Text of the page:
In whatever spare time you have, read about reproductive justice, and ask questions. Talk to people, whoever you can access – doctors, nurses, friends who have had abortions, friends who have had babies, doulas, midwives, your mother, your partner. Read blogs and articles. Inform yourself as much as possible; put yourself in a position of being able to speak to this issue and to help and support and inform the people around you. Knowledge is power.

7. Love.
I feel that this is at the root of it – true activism is an act of love. Never forget why we fight for access and the health and lives of our sisters. If we live every day and act out of love, we can’t lose. When in doubt, follow your heart.

Please feel free to comment with your own ideas and suggestions. Remember, the revolution will not be funded; we all have to keep in mind that service provision, while good and essential work, is only one piece of the puzzle. The battle will be won by the small, everyday acts of resistance that all of us can do.

8. Support mothers. Fight for legislation and local resources to help mothers feed, clothe, and educate their children as they see fit. Participate in local programs that will help mothers and families with childcare and basic needs. Help mothers who want to raise up their babies themselves to do so without judgement or shame. Fight the societal impulse to criticize mothers for anything that happens to their child and every decision they make on behalf of their own family. Support mothers.

Aug 1

Affordable Care Act Ensures Women Receive Preventative Services at No Additional Cost


Historic new guidelines that will ensure women receive preventive health services at no additional cost were announced today by the U.S. Department of Health and Human Services (HHS). Developed by the independent Institute of Medicine, the new guidelines require new health insurance plans to cover women’s preventive services such as well-woman visits, breastfeeding support, domestic violence screening, and contraception without charging a co-payment, co-insurance or a deductible.

Last summer, HHS released new insurance market rules under the Affordable Care Act requiring all new private health plans to cover several evidence-based preventive services like mammograms, colonoscopies, blood pressure checks, and childhood immunizations without charging a copayment, deductible or coinsurance. The Affordable Care Act also made recommended preventive services free for people on Medicare.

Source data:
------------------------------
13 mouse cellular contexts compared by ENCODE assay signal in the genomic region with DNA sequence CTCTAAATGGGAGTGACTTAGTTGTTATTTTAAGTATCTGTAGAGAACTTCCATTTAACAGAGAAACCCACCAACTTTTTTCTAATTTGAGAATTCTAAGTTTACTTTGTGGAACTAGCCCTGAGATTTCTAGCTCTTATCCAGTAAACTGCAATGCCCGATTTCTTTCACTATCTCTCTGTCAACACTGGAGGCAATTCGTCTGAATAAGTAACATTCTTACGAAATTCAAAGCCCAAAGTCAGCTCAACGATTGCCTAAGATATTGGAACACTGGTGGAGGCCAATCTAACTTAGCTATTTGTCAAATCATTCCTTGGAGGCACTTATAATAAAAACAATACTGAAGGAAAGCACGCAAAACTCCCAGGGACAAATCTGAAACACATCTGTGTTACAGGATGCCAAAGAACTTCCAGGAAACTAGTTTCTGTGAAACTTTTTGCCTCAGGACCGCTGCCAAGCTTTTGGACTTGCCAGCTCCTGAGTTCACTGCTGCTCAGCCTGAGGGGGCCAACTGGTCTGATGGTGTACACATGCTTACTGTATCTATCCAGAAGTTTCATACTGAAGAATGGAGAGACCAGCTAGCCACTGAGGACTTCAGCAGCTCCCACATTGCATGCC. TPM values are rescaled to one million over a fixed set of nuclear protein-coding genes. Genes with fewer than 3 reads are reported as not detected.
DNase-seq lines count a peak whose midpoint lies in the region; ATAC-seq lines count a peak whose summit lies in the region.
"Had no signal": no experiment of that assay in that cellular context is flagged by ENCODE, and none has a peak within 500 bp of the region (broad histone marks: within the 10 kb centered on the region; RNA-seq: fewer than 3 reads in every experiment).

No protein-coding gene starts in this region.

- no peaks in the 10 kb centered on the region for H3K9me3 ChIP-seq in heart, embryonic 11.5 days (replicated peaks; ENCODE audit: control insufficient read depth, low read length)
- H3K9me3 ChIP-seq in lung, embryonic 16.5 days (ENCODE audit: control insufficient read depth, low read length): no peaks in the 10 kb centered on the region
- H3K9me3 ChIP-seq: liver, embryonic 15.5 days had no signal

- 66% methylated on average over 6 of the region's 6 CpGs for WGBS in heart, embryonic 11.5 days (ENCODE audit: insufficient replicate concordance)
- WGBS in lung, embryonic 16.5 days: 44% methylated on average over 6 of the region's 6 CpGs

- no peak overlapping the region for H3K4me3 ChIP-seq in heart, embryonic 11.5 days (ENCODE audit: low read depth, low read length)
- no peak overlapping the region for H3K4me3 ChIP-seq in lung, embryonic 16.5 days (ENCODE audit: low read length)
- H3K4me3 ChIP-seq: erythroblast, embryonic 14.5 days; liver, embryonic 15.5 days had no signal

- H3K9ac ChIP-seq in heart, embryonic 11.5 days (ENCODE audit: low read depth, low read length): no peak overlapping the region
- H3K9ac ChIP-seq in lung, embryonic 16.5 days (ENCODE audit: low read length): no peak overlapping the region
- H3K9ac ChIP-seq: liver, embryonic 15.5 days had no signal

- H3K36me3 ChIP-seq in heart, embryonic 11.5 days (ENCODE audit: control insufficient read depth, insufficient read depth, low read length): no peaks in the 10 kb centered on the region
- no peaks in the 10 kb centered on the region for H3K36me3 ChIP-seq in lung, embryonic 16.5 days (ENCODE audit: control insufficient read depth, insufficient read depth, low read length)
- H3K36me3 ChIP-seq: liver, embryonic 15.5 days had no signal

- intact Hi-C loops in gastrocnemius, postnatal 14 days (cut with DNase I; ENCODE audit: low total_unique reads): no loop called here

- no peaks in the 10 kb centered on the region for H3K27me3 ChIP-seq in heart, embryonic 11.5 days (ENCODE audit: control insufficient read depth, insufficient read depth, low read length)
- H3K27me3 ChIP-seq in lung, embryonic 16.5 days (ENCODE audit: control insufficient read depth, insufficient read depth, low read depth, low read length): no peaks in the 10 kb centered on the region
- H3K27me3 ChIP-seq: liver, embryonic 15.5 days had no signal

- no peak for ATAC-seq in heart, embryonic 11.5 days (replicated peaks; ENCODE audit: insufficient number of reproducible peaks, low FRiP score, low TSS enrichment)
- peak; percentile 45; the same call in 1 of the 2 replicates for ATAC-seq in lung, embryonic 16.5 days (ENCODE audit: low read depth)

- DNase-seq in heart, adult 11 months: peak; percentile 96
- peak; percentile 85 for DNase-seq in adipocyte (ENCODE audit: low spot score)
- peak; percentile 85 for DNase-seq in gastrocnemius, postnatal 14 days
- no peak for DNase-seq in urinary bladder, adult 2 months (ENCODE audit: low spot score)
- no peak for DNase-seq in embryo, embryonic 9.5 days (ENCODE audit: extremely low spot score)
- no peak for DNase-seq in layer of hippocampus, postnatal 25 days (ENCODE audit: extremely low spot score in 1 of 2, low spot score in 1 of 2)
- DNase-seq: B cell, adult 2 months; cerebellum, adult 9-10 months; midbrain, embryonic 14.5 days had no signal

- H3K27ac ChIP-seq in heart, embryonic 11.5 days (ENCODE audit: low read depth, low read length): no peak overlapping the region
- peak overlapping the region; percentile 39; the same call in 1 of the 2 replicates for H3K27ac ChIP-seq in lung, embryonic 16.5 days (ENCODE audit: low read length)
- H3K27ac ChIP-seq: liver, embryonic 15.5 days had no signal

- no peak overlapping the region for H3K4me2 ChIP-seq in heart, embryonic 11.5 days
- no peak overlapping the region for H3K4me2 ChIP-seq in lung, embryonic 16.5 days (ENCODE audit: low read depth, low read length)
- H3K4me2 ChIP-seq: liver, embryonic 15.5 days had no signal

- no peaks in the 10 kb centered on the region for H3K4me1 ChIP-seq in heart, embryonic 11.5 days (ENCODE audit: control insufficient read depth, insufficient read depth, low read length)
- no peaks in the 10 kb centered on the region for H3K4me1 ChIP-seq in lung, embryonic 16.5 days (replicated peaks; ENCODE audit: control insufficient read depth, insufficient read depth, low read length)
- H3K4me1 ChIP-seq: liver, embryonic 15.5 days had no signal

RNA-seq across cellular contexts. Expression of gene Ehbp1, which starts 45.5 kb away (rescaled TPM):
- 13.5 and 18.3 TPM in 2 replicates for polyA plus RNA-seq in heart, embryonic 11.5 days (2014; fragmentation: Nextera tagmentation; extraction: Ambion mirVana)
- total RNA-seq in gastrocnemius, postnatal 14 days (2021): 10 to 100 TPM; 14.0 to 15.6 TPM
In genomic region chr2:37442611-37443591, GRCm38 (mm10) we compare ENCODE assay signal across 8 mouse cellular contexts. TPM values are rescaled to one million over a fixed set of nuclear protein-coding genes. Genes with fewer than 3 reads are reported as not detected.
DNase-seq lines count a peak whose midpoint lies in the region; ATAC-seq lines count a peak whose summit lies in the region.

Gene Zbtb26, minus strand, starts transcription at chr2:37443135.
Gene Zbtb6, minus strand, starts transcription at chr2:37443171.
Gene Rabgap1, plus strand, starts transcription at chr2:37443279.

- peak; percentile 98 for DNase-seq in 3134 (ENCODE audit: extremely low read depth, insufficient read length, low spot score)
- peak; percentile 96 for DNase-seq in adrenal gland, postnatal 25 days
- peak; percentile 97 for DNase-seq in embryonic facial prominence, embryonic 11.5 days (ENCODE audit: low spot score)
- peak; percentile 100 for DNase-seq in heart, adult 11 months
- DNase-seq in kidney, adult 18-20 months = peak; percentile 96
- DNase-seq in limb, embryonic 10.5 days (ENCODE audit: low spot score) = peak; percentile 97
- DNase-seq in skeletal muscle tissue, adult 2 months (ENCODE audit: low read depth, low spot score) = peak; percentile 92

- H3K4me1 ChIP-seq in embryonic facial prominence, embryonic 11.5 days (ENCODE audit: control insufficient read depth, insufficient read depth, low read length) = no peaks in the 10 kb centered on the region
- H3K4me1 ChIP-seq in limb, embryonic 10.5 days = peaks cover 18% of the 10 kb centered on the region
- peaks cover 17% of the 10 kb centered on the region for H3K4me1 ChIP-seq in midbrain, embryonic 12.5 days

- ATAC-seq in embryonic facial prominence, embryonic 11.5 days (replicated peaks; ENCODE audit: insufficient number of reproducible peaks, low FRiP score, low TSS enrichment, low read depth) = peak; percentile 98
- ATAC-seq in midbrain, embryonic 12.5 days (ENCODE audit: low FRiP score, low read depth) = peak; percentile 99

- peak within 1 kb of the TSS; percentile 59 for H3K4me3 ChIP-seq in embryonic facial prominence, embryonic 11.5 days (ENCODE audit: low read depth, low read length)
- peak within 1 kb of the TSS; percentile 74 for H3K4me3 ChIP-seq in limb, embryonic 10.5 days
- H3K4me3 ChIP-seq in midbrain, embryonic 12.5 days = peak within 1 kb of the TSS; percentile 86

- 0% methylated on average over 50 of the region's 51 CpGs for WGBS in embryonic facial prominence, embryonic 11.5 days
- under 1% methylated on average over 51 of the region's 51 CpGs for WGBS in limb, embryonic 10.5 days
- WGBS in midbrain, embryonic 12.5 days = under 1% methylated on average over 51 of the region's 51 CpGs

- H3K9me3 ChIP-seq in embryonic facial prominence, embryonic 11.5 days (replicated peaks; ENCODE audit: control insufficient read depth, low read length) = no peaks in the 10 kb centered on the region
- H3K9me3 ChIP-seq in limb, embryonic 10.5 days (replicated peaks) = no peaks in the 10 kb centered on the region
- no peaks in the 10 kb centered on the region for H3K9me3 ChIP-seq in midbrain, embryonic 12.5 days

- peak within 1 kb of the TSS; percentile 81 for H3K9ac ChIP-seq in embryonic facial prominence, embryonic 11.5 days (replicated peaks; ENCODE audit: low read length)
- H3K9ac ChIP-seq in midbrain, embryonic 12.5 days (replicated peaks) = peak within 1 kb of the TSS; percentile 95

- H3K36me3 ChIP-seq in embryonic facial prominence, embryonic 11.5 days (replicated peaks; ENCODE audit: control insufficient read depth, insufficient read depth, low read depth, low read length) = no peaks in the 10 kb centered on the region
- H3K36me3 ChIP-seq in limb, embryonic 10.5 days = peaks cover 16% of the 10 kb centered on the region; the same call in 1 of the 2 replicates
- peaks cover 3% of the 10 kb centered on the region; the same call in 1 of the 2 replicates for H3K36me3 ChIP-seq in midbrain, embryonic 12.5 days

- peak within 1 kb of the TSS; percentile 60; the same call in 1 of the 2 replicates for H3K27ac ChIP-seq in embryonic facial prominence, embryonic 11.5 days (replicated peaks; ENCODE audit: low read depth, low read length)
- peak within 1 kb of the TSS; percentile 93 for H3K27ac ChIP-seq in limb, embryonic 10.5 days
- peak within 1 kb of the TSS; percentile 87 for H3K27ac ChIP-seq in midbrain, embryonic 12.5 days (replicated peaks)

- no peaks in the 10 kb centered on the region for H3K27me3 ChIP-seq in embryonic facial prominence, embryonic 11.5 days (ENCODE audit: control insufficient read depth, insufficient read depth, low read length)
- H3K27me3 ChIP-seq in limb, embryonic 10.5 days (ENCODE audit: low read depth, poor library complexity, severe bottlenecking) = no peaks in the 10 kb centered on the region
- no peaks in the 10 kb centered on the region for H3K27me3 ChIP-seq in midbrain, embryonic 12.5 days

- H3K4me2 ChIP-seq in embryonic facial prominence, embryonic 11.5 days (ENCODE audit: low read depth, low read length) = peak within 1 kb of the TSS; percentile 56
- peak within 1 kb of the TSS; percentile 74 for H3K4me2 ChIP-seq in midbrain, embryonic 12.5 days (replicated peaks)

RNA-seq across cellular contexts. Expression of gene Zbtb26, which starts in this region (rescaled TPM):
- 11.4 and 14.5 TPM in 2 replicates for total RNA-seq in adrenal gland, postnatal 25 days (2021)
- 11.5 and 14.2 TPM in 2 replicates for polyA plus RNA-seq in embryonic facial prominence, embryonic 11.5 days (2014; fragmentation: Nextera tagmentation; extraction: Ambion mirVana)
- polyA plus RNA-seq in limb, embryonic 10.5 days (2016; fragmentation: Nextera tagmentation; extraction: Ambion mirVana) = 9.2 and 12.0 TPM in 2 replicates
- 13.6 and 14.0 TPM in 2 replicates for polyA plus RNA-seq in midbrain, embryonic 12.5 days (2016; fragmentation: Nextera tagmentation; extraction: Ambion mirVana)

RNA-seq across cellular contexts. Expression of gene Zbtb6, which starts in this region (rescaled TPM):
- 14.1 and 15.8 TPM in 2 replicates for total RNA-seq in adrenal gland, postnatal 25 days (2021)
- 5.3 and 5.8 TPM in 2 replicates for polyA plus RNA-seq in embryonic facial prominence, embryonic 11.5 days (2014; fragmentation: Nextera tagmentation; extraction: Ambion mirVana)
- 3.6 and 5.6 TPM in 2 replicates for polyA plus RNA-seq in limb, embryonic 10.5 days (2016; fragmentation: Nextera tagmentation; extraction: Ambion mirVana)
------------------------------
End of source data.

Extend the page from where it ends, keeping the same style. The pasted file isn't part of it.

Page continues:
Today’s announcement builds on that progress by making sure women have access to a full range of recommended preventive services without cost sharing, including:

  • well-woman visits;
  • screening for gestational diabetes;
  • human papillomavirus (HPV) DNA testing for women 30 years and older;
  • sexually-transmitted infection counseling;
  • human immunodeficiency virus (HIV) screening and counseling;
  • FDA-approved contraception methods and contraceptive counseling;
  • breastfeeding support, supplies, and counseling; and
  • domestic violence screening and counseling.

New health plans will need to include these services without cost sharing for insurance policies with plan years beginning on or after August 1, 2012.  The rules governing coverage of preventive services which allow plans to use reasonable medical management to help define the nature of the covered service apply to women’s preventive services.  Plans will retain the flexibility to control costs and promote efficient delivery of care by, for example, continuing to charge cost-sharing for branded drugs if a generic version is available and is just as effective and safe for the patient to use.

The administration also released an amendment to the prevention regulation that allows religious institutions that offer insurance to their employees the choice of whether or not to cover contraception services. This regulation is modeled on the most common accommodation for churches available in the majority of the 28 states that already require insurance companies to cover contraception.  HHS welcomes comment on this policy.

“Women” in this case should apply to everyone with a uterus.

If you want to be TECHNICAL…


Every time a male masturbates (or ejaculates unintentionally), a man & woman have sex with a condom or on birth control, a woman takes the day after pill, a woman goes through menstruation, or a man & woman has sex and it doesn’t result in pregnancy, that’s at LEAST one potential life lost.

But the huge issue is abortion, because it’s closer to birth I assume. And the result of people’s discomfort with it is pictures like this: 

This image which leads you to believe that the fetus is aware of abortion & thinking this very thought….if that’s the case, why don’t I put a picture of a man masturbating & a million speech bubbles out of his testicles saying “Daddy’s killing us…he doesn’t love us…he’s an in-compassionate human & should put our lives above that of his selfish agenda.” Or, perhaps I should take a woman in a tampax ad & put a thought bubble near her abdomen & write “My mommy’s body’s killing me…why mommy? Don’t you love me? Why couldn’t you find me a sperm cell?”

If you’re gunna be against abortion, it’s logical that you should be against anything that compromises a sperm cell or an egg cell becoming a baby. Or, you know, you could just stop being hypocritical & more importantly stop policing people’s bodies.

Somebody needs to make these images. Stat.

Planned Parenthood Donation Options


A few people I know have mentioned this dollar-for-dollar donation thing related to the Planned Parenthood Action Fund

And I mean it’s always great to donate with your money, obviously, and nobody can or should tell you exactly how to be charitable

But the Planned Parenthood Action Fund, as far as I understand it, is supporting the political campaign related to PP, to work against slander and misinformation and all of that, which means that donating to them does help, but it’s not directly financially supporting Planned Parenthood.